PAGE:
Have say on balance of Sid Valley’s natural and built environments

PUBLISHED: 06:55 07 June 2017

The Sid Valley Neighbourhood Plan logo

The Sid Valley Neighbourhood Plan logo

Archant

The balance between the natural and built environments is one of the key aspects of a project to shape the Sid Valley over the next 15 years.

The Neighbourhood Plan could include policies - carrying statutory weight - on the height and spread of new developments, ‘settlement creep’ outside Built-Up Area Boundaries and the impact on natural wildlife habitats.

With a second questionnaire sent to all households, the steering group is calling for as many responses as possible so it knows what matters to the community to build the foundations for its draft plan.

Steering group chairman Deirdre Hounsom said: “Our consultations over the past year confirm beyond doubt that residents cherish the special nature of the Sid Valley so we need to produce planning policies which protect our unique towns, villages and countryside from unwelcome types of change.

“People are concerned to ensure that effective measures are in place to control any development within the Area of Natural Beauty (AONB) and policies should also focus on protecting our public open places, such as parklands, the Byes, the Knowle, Blackmore and Connaught Gardens, all of which enhance our quality of life.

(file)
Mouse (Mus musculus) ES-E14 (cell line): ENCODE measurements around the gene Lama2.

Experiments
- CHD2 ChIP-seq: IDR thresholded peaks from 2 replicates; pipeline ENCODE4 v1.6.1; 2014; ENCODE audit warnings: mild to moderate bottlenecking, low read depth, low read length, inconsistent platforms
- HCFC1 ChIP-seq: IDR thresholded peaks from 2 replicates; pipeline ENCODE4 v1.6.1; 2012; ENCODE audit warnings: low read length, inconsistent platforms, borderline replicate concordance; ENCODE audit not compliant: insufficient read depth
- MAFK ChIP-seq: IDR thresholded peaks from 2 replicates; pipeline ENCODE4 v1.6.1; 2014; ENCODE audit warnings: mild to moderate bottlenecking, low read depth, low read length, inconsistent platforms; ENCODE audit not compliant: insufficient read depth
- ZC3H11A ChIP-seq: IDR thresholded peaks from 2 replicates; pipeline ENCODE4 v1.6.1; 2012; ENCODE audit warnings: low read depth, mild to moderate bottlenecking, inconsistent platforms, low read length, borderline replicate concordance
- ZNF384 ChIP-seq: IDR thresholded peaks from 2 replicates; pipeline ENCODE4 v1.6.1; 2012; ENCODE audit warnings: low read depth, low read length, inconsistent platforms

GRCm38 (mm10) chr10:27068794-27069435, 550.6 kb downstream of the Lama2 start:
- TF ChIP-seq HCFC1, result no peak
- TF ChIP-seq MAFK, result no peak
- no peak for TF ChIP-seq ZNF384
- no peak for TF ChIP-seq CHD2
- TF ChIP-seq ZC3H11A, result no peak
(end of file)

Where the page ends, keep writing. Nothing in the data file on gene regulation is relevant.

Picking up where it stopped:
“One of the questions in the current survey asks if it’s important to retain the historic appearance and distinctiveness of the Sid Valley and whether the Neighbourhood Plan should produce specific design guidance for all future developments.”

She added: “We are also asking residents to comment on ‘settlement creep’ outside the Built-Up Area Boundaries as, beyond these areas, development is only allowed in exceptional circumstances.

“A Neighbourhood Plan principle for development of ‘brownfield’ sites first before approval of any new out-of-town applications might be another recommendation.

“We are also seeking views on a range of issues affecting our natural environment, for example the loss of natural wildlife habitats, maintenance of the valley’s tree canopy, and minimising future light pollution.

“We really need maximum community response to this final survey to help inform the evidence base on which we can build the foundations of our draft plan.”

Relevant maps can be found at www.sidvalleyneighbourhoodplan.com.

The survey closes on June 30 and can also be filled out online.

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